Hyzon Motors has revealed definitive purchase agreements today (June 3) to supply a total of 20 hydrogen fuel cell trucks to major Dutch company subsidiaries Jan Bakker Transport and Millenaar & van Schaik.
The hydrogen trucks will begin to be delivered in Q4 of 2021 with hopes that the rest of the order will be completed in 2022.
The vehicles, HyMax 450 Tractors are built on a class-8 DAF truck chassis and can travel up to 320 miles per refill with motor power up to 550kW capacity.
Hyzon say that it is the only company in the world that is offering hydrogen trucks up to 50 tonne gross vehicle weight (GVWR), with its in-house high power fuel cell technology.
Hyzon expects to manufacture the trucks in its European facility in the Groningen area of the Netherlands where orders have been taken for Hyzon branded hydrogen trucks around the world.
With this definitive agreement, Jan Bakker and Millenaar & van Schaik will become the first European construction companies to choose zero-emission trucks as part of an aim to convert its entire fleet, the company has said.
Millenaar & van Schaik is said to be one of the largest asphalt transport companies in the Netherlands.
Craig Knight, CEO of Hyzon, said, “We are excited to be engaging with transport and logistics organisations like Jan Bakker and Millenaar & van Schaik, to bring hydrogen fuel cell powered trucks to the Netherlands.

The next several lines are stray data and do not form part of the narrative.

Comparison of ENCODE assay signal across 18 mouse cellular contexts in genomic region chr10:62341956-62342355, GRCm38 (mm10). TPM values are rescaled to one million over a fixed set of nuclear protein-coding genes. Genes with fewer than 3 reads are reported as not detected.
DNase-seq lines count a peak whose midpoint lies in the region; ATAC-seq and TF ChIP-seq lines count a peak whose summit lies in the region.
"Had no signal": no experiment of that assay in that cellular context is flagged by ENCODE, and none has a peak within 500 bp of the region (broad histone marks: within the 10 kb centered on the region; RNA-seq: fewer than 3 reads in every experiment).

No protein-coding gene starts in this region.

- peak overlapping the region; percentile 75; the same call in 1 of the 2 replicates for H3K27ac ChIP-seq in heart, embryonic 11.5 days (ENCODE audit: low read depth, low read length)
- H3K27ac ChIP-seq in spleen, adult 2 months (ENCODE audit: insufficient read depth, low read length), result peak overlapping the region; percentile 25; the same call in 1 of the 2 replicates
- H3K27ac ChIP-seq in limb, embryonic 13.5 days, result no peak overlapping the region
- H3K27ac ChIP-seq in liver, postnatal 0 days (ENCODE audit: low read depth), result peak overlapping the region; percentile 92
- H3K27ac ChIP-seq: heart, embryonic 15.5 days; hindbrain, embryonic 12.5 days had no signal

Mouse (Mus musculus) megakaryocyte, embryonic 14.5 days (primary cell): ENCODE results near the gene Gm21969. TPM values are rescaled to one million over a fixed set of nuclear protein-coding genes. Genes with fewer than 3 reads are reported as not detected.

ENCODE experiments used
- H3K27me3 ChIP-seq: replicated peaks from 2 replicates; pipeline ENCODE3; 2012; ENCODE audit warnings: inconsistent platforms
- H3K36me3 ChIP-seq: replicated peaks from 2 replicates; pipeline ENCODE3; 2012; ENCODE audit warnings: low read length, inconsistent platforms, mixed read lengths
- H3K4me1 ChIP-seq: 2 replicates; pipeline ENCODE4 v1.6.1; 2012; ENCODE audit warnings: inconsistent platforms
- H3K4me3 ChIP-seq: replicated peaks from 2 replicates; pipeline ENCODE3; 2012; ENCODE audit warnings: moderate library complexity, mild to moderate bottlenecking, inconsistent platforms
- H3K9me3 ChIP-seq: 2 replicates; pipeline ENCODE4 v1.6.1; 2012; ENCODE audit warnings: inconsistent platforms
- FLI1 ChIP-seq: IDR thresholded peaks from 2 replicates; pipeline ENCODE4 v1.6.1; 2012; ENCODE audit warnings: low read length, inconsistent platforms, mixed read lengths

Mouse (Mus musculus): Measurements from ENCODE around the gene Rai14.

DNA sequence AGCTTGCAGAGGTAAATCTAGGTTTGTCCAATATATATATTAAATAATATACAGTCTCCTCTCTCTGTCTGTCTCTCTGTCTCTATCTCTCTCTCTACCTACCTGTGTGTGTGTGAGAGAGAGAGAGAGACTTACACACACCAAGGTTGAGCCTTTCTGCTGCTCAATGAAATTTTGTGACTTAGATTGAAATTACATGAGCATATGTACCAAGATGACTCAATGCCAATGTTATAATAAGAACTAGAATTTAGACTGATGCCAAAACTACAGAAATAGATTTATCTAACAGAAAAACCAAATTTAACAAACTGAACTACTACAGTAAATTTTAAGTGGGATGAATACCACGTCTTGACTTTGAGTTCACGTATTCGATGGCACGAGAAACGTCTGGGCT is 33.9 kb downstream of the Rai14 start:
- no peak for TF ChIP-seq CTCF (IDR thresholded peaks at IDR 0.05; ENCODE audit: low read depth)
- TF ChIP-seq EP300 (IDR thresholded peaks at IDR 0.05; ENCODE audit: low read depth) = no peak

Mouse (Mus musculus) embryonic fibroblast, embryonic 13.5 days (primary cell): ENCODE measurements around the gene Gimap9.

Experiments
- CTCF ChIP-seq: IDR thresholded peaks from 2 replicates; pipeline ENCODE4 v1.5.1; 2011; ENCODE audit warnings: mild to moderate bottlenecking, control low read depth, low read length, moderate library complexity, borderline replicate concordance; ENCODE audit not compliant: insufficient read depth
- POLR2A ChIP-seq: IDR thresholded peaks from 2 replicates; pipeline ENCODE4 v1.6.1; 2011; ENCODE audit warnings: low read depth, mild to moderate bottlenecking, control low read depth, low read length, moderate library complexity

“These contracts further underline the interest in Hyzon’s products in the European market, where we have seen strong uptake in zero-emission heavy vehicles.”
The global hydrogen revolution for commercial vehicles is here, and Hyzon Motors is at the vanguard
It was 2003 when Craig Knight, George Gu and Gary Robb set out on a mission to build the world’s first profitable fuel cell company. Horizon Fuel Cell Technologies was established in Singapore that year, and has a founding story fuelled with curiosity, ambition and willingness to move forward in one of the most difficult technology spaces.
Technology-agnostic and commercially focused, Horizon’s ambition was to achieve sustainable decarbonisation targets without relying on government subsidies, billions of dollars of private capital, and to create a profitable fuel cell company, in an industry that had not seen a profit in 30 years, and was still quite far from breaking through at the time.
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